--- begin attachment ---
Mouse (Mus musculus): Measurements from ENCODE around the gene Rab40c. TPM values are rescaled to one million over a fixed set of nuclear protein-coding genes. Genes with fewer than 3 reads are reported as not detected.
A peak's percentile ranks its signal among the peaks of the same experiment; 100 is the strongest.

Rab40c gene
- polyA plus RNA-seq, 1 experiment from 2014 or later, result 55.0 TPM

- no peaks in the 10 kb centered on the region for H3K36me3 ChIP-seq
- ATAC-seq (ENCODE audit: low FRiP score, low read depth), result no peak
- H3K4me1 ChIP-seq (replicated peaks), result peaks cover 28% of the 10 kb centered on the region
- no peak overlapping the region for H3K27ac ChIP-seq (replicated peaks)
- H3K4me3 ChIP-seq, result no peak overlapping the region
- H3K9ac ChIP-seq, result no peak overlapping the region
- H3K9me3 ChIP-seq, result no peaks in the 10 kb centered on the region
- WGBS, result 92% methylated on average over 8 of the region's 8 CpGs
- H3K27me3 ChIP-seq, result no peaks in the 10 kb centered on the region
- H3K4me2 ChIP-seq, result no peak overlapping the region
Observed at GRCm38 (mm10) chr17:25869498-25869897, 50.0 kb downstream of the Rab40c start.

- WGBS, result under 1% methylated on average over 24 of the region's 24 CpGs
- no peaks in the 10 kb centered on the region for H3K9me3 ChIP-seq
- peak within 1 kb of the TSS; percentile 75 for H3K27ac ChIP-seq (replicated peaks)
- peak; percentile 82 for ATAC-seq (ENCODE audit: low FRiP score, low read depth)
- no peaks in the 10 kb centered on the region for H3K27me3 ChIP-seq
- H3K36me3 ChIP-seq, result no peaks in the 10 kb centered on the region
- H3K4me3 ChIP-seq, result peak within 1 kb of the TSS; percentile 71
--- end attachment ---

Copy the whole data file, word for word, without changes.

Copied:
Mouse (Mus musculus): Measurements from ENCODE around the gene Rab40c. TPM values are rescaled to one million over a fixed set of nuclear protein-coding genes. Genes with fewer than 3 reads are reported as not detected.
A peak's percentile ranks its signal among the peaks of the same experiment; 100 is the strongest.

Rab40c gene
- polyA plus RNA-seq, 1 experiment from 2014 or later, result 55.0 TPM

- no peaks in the 10 kb centered on the region for H3K36me3 ChIP-seq
- ATAC-seq (ENCODE audit: low FRiP score, low read depth), result no peak
- H3K4me1 ChIP-seq (replicated peaks), result peaks cover 28% of the 10 kb centered on the region
- no peak overlapping the region for H3K27ac ChIP-seq (replicated peaks)
- H3K4me3 ChIP-seq, result no peak overlapping the region
- H3K9ac ChIP-seq, result no peak overlapping the region
- H3K9me3 ChIP-seq, result no peaks in the 10 kb centered on the region
- WGBS, result 92% methylated on average over 8 of the region's 8 CpGs
- H3K27me3 ChIP-seq, result no peaks in the 10 kb centered on the region
- H3K4me2 ChIP-seq, result no peak overlapping the region
Observed at GRCm38 (mm10) chr17:25869498-25869897, 50.0 kb downstream of the Rab40c start.

- WGBS, result under 1% methylated on average over 24 of the region's 24 CpGs
- no peaks in the 10 kb centered on the region for H3K9me3 ChIP-seq
- peak within 1 kb of the TSS; percentile 75 for H3K27ac ChIP-seq (replicated peaks)
- peak; percentile 82 for ATAC-seq (ENCODE audit: low FRiP score, low read depth)
- no peaks in the 10 kb centered on the region for H3K27me3 ChIP-seq
- H3K36me3 ChIP-seq, result no peaks in the 10 kb centered on the region
- H3K4me3 ChIP-seq, result peak within 1 kb of the TSS; percentile 71